We must ensure a just Net Zero energy transition for all
2nd March 2020 | Residential Energy
As the UK continues its journey to Net Zero, 2020 is set to be a pivotal year for both policymakers and consumers. Recent funding announcements from BEIS suggests that the government is potentially ready to back hydrogen as a key energy vector, and all eyes will be on the budget and COP26 to see if this becomes a reality.
This would be welcome news. Currently, most UK houses use natural gas for heating, and this domestic heating accounts for 13% of the UK’s annual emissions footprint. Over 83% of UK homes are connected to the national gas grid, delivered to them via Gas Distribution Networks (GDNs) such as Cadent. Decarbonisation at scale could take place through utilising this existing national asset.
Cadent are already undertaking work to better understand how hydrogen can be used to heat and power our homes and businesses in future. Projects such as Hydeploy, a trial of 20% hydrogen blend into the gas network at Keele University in order to assess the impact on customers appliances and the network, and Hynet North West, a low cost, project which meets the major challenges of reducing carbon emissions from industry, domestic heat and transport, are already in place and running.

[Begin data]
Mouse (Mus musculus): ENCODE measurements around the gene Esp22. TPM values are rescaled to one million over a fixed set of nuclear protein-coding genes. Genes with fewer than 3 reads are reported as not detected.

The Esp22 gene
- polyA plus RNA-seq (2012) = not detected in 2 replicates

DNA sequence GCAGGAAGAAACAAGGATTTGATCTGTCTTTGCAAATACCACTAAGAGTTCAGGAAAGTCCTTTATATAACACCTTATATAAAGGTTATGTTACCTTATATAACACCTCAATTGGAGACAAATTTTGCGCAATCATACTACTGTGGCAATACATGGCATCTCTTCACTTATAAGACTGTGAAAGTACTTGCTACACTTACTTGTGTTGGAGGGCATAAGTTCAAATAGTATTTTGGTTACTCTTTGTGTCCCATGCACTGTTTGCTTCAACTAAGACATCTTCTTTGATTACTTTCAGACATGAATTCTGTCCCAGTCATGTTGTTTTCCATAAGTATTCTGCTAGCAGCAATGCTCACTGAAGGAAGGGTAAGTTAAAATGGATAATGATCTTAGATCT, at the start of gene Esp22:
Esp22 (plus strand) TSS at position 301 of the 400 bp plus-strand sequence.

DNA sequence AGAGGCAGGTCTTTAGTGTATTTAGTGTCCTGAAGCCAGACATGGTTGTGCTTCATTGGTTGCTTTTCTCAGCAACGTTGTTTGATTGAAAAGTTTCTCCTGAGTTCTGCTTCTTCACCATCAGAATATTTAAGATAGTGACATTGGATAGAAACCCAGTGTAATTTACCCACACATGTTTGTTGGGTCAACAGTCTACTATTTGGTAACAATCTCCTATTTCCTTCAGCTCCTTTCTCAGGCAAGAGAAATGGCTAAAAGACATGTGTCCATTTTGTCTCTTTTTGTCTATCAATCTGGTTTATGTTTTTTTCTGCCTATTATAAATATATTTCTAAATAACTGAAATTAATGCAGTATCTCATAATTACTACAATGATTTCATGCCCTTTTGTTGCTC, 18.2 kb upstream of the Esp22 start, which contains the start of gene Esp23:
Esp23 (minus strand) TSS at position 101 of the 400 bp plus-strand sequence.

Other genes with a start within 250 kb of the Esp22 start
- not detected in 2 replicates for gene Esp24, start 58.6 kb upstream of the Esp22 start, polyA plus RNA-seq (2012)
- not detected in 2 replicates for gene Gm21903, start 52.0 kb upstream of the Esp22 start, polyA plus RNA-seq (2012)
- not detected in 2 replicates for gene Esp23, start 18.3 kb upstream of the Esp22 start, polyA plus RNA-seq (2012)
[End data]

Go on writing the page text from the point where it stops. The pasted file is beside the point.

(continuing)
However, any large-scale changes need to include consideration of the impact on the bill payer. Currently around 10% of UK households are considered to be in fuel poverty and with awareness of low-carbon heating systems low amongst the public, the industry needs to ensure consumers are engaged and involved in these policy-level decisions. Offering different payment methods for installation of low carbon heat, incentivising energy companies to offer different types of service and offering consumers choices offer what technology is installed, could all help in ensuring a smooth and just transition.
Increasing public awareness of the choices needed to be made to reach Net Zero needs to be considered alongside policy and industry development. And policy creation needs to cover the technological development as well as societal impacts. The earlier this discussion begins, the more likely we will succeed in reaching our Net Zero.
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